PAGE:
I took lessons with Isobel Anderson from my second year onwards, and I feel that my playing is inspired a lot by her. Isobel is an Alexander Technique teacher as well as a piano teacher, so I have become increasingly aware of how I am using my body, which is an exceptionally important part of piano playing. Isobel also really helped my find what I wanted to say in every piece I played, and my way of thinking about music and the way I teach is also very inspired by Isobel’s teaching.

6. You are also a Ballet Pianist and have performed in various Ballet shows in Glasgow. Does this fusion of 2 arts require a special dedication and is there a story behind how you were for the first time?

I have been working as a pianist for ballet classes since 2014. The first time I played for a ballet class I didn’t have a clue what was going on, but the ballet teacher I worked for, Clare Simpson, was very helpful and kind and led me in gently. I started off with reading set music, and gradually learned what sort of music was required for each exercise and learned to improvise for ballet, and I now work for Chelsea Ballet Schools in London and am confident in improvising. The ballet shows I did in Glasgow were very exciting, as I got to play some great music, live for the show, and be involved in choosing the music to fit the story of the ballet. One of the stories was the little mermaid, which we set entirely to piano music by Chopin; the scene of the sailors getting shipwrecked was set to the Chopin ‘Ocean’ etude- Op.25 no.12, it was very dramatic!

7. What are your fondest musical memories, privately or performing?

I have so many fond musical memories, it’s difficult to select only a few!

One of the most special musical experiences I’ve ever had is performing some songs written by my friend Donal McHugh, settings of poems I wrote based on a trip round the Scottish Islands. I performed them with soprano Lauren McQuistin in my final exam of my undergraduate degree, and the combination of memory of the places in Scotland they’re based on and the musical depiction of them was very special.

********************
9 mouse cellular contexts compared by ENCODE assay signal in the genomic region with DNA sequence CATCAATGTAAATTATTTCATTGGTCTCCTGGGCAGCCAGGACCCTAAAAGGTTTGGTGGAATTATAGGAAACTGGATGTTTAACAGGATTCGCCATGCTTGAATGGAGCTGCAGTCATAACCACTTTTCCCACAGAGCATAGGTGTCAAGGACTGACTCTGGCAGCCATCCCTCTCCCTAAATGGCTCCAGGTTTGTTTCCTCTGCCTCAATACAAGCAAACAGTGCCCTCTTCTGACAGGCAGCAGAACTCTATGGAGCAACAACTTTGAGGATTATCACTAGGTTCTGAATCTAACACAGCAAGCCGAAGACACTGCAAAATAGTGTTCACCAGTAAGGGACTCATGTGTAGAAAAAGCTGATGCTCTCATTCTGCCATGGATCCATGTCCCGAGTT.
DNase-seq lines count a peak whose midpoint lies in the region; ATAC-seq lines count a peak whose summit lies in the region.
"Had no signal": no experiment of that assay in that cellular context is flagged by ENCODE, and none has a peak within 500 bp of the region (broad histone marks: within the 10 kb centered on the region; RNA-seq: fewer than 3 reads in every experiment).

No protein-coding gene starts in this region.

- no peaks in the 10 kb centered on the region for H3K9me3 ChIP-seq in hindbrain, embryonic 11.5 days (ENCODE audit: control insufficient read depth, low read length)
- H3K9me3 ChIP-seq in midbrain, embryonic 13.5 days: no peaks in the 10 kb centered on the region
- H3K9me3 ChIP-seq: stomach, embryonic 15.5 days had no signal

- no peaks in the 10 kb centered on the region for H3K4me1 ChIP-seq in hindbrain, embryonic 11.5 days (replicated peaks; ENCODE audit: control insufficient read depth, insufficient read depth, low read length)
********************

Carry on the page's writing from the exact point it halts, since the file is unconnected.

Performing some Grieg songs on Grieg’s piano at his house in Bergen in 2015 was an amazing experience, I aspire to perform in the concert hall in his garden one day- the most beautiful concert hall in the world in my opinion.

I used to be a serious flute player, until I decided to focus on piano at the age of 18. I have some very fond memories of playing the flute, a particularly special one was playing 1st flute in Holst’s Planets with Young Sinfonia in a tour of Sweden and the north of England. Although the decision to focus on piano has worked out well, I do miss playing the flute, I sometimes go back to it, but I’m not as good as I used to be.

8. How often do your practice?

I practice every week day and a bit at weekends too. On a weekday I usually do about 2-4 hours practice on my own and about 2-4 hours rehearsing with others, sometimes more depending on how busy I am and what I’m working on.

9. You are a teacher to over 20 students. Do you see teaching as a two-way street, where you also benefit and even learn aspects of music that you can then weave into your own performances?

I did a lot of teaching when I lived in Glasgow for a couple of years after my undergraduate degree, now I’m studying in London I just have a few students. Teaching is indeed a two-way street, I find teaching often reminds me how to practice creatively, as I make-up exciting exercises for my students, and then I invent a more advanced version for myself to do. Most of my students at the moment are young beginners, so the performance side of things isn’t so relevant, but the lessons of being alert and efficient with practice, and principles like good posture, are relevant throughout all abilities.

10. Who would your dream accompanist be, from the present or past?

Malcolm Martineau. I love the energy which he takes to the stage - the way he dives straight into the performance with so much charisma, focus and intention. I also admire the way he guides the performance while still allowing the singer to take charge, and his balance of sound with the soloist is always extremely well judged. Not to mention the fact he’s recorded just about every song in the repertoire.

11. What advice would you give to young musicians at the start of their journey?

Practice efficiently. Everything your teacher says has to be practiced in to make it happen. Be creative in your practice, always use your brain, and experiment. Be aware of your entire body in relation to your instrument- it’s not just your fingers that produce the sound; good posture and being ‘centered’ is very important.

Be yourself, but also give new things a go. Work hard for everything but also go out of your comfort zone occasionally

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submission November 2018